With government-backed loan modification programs showing abysmal results, Washington has turned to short sales as the flavor of the week to ameliorate the foreclosure crisis. Pursuant to the Treasury Department’s Home Affordable Foreclosure Alternatives (HAFA) initiative, effective April 5, loan servicers will be offered a $1,500 cash incentive to enter into “short sales” with borrowers, meaning allowing underwater borrowers to sell their homes at less than the amount of the unpaid principal balance remaining on their loans.
Yet, this mechanism suffers from the same drawbacks as loan modification programs–namely, that the approval or cooperation of the servicer is required to complete the sale. Due to their well-documented conflicts of interest, it is highly unlikely that servicers will voluntarily agree to write down principal on the loans they service, which would also involve writing down their junior lien holdings and foregoing their right to collect late fees from delinquent borrowers out of the equity of the home.
A recent article published by Senior Editor Thomas Brom in California Lawyer magazine shows that experts and commentators have generally reached the same conclusion about the likelihood of success of short sale programs. Besides including quotes from me and The Subprime Shakeout regarding the allocation of losses associated with the crisis and the intransigence of originators and services that have prevented such losses from being recognized, I enjoyed Brom’s article because it does a great job of summarizing the legal implications of short sale programs.
What I would add to that discussion is that Congress’ ongoing failure to make any decision regarding who should bear the losses associated with unchecked lending means that they will still be unable to voluntarily induce servicers to go along with their new programs. If you’ll recall, Washington tried the same thing by offering $1,000 cash incentives to servicers who would engage in a government-approved loan modification. And we all know how well Washington’s loan modification programs have been performing.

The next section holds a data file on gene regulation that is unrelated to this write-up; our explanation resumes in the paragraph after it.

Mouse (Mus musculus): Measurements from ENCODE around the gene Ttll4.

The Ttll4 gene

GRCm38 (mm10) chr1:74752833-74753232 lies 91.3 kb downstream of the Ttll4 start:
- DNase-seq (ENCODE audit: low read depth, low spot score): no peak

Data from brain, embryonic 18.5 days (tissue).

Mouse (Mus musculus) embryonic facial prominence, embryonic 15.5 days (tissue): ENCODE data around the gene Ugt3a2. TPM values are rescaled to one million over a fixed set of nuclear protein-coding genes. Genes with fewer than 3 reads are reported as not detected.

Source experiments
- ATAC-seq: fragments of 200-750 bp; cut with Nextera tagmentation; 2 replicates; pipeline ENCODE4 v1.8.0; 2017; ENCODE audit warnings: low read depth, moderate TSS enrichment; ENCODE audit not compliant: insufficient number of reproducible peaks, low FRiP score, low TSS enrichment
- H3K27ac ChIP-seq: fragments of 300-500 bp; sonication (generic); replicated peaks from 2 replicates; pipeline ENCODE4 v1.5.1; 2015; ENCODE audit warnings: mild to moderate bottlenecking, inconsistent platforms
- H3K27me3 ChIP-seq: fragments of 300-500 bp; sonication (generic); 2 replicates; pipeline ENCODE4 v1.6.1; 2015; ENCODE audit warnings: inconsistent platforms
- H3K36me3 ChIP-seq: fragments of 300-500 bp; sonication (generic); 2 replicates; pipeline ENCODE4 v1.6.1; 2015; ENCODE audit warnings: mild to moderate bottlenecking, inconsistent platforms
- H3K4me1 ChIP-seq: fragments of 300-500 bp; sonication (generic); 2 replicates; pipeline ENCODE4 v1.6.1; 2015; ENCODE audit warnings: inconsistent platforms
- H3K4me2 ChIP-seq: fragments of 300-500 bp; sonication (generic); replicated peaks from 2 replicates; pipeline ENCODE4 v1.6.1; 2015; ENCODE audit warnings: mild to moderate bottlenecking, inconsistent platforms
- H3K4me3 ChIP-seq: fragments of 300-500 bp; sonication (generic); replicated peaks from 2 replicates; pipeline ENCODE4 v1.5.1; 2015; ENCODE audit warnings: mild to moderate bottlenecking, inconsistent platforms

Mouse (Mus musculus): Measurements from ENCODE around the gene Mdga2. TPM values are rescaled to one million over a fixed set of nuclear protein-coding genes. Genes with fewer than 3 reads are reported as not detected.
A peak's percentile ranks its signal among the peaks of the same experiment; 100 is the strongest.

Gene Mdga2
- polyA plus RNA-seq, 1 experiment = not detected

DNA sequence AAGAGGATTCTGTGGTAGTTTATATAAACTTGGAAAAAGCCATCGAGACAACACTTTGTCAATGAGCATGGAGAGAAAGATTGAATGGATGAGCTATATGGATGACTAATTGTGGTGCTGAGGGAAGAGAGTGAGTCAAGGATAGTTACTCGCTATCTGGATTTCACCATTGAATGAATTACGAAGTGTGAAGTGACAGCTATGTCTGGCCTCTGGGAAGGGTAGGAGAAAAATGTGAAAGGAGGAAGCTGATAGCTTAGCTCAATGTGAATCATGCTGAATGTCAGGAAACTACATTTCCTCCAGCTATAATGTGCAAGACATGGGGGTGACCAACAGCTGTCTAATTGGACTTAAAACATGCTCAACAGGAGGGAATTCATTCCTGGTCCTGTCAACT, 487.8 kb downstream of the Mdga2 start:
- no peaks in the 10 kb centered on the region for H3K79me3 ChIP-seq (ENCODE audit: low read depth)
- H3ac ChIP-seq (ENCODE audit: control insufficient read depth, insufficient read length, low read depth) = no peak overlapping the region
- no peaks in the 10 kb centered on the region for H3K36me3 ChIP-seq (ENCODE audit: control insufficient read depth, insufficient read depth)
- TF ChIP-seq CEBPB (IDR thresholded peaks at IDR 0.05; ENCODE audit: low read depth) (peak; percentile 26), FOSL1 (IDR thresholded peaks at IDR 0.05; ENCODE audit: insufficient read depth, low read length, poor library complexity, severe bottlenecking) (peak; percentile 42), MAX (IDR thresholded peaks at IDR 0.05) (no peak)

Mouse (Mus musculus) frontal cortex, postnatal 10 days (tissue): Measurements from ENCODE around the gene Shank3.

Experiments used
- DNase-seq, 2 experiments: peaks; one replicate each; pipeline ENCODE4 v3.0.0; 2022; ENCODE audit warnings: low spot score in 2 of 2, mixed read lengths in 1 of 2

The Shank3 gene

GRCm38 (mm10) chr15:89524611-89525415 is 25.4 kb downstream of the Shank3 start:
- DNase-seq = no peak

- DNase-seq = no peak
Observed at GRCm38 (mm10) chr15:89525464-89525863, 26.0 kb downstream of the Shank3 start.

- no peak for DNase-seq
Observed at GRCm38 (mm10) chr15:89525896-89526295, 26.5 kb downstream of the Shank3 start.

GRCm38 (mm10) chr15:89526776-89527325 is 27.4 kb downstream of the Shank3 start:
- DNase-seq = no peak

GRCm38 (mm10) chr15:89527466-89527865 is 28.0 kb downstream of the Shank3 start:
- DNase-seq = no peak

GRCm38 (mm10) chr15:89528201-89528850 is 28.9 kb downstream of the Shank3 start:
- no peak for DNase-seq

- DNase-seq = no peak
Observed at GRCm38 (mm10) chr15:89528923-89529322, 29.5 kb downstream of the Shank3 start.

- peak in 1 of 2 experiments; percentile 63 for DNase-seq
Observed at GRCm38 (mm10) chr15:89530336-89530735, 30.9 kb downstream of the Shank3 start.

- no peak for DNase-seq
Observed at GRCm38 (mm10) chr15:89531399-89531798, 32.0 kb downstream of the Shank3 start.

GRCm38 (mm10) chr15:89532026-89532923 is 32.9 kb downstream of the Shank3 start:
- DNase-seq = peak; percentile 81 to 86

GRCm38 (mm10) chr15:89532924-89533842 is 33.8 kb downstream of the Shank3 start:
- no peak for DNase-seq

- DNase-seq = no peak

Besides offending any notions of fairness by paying banks to liquidate loans they improperly approved in the first place, Congress’ attempt to induce compliance by raising the cash offered by $500 smacks of a fundamental misunderstanding of the incentives and dollars at play. Servicers often hold junior liens on these homes in the amount of 5-20% of the value of the home. For a home valued at $300,000, that’s a lien worth anywhere from $15,000 to $60,000 for which the security interest would be wiped out if the servicer agreed to the short sale. Is any rational utility maximizing servicer going to give that up for $1,500 cash? What about all the late fees the servicer is raking in for every month the borrower is delinquent that the servicer would now have to forgo? What if the servicer also owns the primary lien on the house and would have to write off tens of thousands of dollars in principal? A quick fact check shows that the HAFA short sale program will likely suffer the same fate as those programs that came before it. Though Congress’ heart is in the right place, it lacks either the stomach or the understanding of the situation to craft an effective solution.
As I’ve talked about before, the carrot will not work with servicers. They are too firmly entrenched and their livelihood is too dependent on the status quo to ever expect them to voluntarily comply. Unless Congress creates a program that clearly defines who should bear the losses associated with alternatives to foreclosures–and optimally places them square in the lap of the lenders/servicers where the loan was originated in violation of the stated guidelines–we’ll be seeing more of the same foot-dragging and lip service from the servicers that we’ve seen all along.